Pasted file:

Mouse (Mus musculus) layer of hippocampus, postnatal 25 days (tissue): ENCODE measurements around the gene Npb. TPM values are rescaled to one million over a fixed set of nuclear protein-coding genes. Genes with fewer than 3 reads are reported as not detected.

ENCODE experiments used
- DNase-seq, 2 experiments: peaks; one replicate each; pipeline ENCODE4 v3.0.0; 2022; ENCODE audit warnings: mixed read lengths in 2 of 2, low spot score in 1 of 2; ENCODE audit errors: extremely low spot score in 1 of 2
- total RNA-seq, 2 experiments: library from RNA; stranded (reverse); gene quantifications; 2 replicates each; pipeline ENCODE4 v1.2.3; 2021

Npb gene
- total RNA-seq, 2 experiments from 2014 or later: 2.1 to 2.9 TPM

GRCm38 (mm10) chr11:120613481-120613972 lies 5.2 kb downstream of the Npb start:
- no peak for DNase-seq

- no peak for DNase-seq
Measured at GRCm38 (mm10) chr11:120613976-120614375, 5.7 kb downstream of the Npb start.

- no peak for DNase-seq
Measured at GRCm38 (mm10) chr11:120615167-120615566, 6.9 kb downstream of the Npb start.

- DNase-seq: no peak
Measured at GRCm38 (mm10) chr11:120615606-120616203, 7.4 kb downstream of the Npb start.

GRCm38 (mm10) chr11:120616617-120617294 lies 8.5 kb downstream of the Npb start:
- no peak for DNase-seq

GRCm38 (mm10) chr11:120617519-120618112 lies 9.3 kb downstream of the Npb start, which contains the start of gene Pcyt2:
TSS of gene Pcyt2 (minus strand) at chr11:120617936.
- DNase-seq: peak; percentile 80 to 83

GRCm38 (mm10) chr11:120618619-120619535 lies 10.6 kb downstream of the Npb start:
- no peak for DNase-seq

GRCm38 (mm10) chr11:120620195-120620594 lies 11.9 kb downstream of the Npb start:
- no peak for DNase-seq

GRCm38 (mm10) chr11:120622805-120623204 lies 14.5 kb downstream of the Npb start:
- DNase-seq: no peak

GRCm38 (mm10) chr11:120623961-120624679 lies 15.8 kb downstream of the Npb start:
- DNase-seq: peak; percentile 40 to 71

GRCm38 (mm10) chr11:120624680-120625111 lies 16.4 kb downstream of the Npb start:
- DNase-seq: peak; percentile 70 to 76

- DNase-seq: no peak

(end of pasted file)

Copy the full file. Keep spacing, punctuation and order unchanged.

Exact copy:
Mouse (Mus musculus) layer of hippocampus, postnatal 25 days (tissue): ENCODE measurements around the gene Npb. TPM values are rescaled to one million over a fixed set of nuclear protein-coding genes. Genes with fewer than 3 reads are reported as not detected.

ENCODE experiments used
- DNase-seq, 2 experiments: peaks; one replicate each; pipeline ENCODE4 v3.0.0; 2022; ENCODE audit warnings: mixed read lengths in 2 of 2, low spot score in 1 of 2; ENCODE audit errors: extremely low spot score in 1 of 2
- total RNA-seq, 2 experiments: library from RNA; stranded (reverse); gene quantifications; 2 replicates each; pipeline ENCODE4 v1.2.3; 2021

Npb gene
- total RNA-seq, 2 experiments from 2014 or later: 2.1 to 2.9 TPM

GRCm38 (mm10) chr11:120613481-120613972 lies 5.2 kb downstream of the Npb start:
- no peak for DNase-seq

- no peak for DNase-seq
Measured at GRCm38 (mm10) chr11:120613976-120614375, 5.7 kb downstream of the Npb start.

- no peak for DNase-seq
Measured at GRCm38 (mm10) chr11:120615167-120615566, 6.9 kb downstream of the Npb start.

- DNase-seq: no peak
Measured at GRCm38 (mm10) chr11:120615606-120616203, 7.4 kb downstream of the Npb start.

GRCm38 (mm10) chr11:120616617-120617294 lies 8.5 kb downstream of the Npb start:
- no peak for DNase-seq

GRCm38 (mm10) chr11:120617519-120618112 lies 9.3 kb downstream of the Npb start, which contains the start of gene Pcyt2:
TSS of gene Pcyt2 (minus strand) at chr11:120617936.
- DNase-seq: peak; percentile 80 to 83

GRCm38 (mm10) chr11:120618619-120619535 lies 10.6 kb downstream of the Npb start:
- no peak for DNase-seq

GRCm38 (mm10) chr11:120620195-120620594 lies 11.9 kb downstream of the Npb start:
- no peak for DNase-seq

GRCm38 (mm10) chr11:120622805-120623204 lies 14.5 kb downstream of the Npb start:
- DNase-seq: no peak

GRCm38 (mm10) chr11:120623961-120624679 lies 15.8 kb downstream of the Npb start:
- DNase-seq: peak; percentile 40 to 71

GRCm38 (mm10) chr11:120624680-120625111 lies 16.4 kb downstream of the Npb start:
- DNase-seq: peak; percentile 70 to 76

- DNase-seq: no peak